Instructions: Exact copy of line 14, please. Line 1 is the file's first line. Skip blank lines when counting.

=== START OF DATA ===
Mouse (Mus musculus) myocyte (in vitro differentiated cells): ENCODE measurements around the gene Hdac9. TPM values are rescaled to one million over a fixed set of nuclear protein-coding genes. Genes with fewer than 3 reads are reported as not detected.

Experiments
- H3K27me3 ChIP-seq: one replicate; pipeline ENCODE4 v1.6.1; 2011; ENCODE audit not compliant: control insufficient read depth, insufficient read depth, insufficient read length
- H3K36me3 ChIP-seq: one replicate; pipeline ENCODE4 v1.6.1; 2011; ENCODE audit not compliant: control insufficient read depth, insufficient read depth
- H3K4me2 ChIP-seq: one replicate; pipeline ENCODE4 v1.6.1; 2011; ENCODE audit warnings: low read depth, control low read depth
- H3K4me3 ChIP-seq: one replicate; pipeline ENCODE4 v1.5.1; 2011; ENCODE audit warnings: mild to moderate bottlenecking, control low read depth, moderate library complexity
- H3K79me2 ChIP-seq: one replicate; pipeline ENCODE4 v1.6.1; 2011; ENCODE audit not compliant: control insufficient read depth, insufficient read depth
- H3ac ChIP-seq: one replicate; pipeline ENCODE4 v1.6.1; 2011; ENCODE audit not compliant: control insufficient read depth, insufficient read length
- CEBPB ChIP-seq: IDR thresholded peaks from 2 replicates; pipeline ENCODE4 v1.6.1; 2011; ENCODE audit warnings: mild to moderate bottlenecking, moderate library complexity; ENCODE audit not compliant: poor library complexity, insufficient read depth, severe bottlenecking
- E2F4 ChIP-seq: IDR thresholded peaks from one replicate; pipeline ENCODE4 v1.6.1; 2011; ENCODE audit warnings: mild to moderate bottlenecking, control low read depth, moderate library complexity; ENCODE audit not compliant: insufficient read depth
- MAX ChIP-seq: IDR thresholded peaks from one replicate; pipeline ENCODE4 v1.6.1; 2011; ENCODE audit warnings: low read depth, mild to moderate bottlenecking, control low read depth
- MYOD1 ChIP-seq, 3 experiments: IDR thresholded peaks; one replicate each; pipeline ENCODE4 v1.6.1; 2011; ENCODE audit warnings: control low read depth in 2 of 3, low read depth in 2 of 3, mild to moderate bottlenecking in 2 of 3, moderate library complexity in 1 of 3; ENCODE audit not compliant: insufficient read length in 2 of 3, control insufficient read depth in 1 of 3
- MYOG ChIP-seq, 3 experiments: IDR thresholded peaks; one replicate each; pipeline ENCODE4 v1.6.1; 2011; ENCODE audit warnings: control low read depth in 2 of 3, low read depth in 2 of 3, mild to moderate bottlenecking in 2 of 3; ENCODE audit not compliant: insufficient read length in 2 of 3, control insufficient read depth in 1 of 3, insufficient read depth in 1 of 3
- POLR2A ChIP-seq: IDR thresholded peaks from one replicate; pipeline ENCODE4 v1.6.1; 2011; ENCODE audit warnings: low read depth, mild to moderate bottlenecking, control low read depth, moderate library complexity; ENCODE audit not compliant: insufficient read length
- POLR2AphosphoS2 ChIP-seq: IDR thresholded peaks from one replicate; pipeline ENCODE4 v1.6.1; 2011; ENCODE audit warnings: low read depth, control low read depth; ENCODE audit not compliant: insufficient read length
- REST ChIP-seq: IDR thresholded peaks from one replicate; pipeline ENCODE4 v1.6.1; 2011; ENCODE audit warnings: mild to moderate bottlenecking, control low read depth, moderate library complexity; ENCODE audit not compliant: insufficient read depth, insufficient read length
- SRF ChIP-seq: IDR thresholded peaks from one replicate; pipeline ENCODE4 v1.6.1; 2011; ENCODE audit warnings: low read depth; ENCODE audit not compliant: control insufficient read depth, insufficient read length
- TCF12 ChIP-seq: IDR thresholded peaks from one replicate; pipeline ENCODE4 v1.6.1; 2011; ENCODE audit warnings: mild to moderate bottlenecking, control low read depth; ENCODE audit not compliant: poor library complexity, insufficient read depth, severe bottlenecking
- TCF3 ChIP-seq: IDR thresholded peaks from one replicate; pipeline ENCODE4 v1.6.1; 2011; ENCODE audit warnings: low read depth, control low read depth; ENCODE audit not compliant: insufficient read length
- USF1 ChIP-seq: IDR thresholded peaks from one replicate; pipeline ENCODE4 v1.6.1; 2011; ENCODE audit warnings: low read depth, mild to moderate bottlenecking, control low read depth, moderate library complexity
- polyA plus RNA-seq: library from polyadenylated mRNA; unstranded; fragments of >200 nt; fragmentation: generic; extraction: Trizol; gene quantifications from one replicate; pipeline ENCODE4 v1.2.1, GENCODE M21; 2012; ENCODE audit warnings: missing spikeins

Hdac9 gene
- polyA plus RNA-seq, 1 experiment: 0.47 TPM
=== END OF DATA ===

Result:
- POLR2A ChIP-seq: IDR thresholded peaks from one replicate; pipeline ENCODE4 v1.6.1; 2011; ENCODE audit warnings: low read depth, mild to moderate bottlenecking, control low read depth, moderate library complexity; ENCODE audit not compliant: insufficient read length